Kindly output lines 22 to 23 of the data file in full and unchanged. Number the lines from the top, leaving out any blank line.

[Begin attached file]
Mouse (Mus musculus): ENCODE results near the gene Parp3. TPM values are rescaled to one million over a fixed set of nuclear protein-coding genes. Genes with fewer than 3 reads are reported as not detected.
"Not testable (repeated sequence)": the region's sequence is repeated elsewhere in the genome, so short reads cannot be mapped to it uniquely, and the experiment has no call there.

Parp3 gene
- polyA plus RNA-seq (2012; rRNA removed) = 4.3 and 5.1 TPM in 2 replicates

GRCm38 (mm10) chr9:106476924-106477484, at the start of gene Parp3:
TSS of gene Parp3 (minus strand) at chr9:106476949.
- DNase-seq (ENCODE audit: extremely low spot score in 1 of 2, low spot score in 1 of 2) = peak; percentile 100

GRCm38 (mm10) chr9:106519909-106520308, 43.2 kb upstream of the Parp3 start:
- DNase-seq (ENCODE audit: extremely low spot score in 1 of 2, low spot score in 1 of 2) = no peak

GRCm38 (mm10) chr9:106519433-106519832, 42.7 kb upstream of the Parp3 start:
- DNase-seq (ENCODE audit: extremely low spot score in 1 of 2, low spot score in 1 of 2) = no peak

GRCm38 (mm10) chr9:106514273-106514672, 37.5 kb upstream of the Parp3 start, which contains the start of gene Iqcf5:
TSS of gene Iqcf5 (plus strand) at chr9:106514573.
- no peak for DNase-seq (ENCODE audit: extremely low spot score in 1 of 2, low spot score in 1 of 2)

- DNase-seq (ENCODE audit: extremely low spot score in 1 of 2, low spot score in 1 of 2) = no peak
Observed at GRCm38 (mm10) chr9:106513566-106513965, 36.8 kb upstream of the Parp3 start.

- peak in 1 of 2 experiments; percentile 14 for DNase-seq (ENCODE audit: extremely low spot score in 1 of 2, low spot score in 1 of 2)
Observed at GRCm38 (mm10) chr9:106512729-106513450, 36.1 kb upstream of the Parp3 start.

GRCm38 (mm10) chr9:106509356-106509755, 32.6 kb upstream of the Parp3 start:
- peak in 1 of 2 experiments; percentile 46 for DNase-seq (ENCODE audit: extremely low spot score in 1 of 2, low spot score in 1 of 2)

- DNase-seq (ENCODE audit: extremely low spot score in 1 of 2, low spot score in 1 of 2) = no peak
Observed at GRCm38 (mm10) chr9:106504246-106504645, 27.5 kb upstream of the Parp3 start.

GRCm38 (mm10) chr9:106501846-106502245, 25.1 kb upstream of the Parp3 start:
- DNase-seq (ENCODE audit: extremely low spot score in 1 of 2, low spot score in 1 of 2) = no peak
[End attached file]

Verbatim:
Observed at GRCm38 (mm10) chr9:106504246-106504645, 27.5 kb upstream of the Parp3 start.

GRCm38 (mm10) chr9:106501846-106502245, 25.1 kb upstream of the Parp3 start: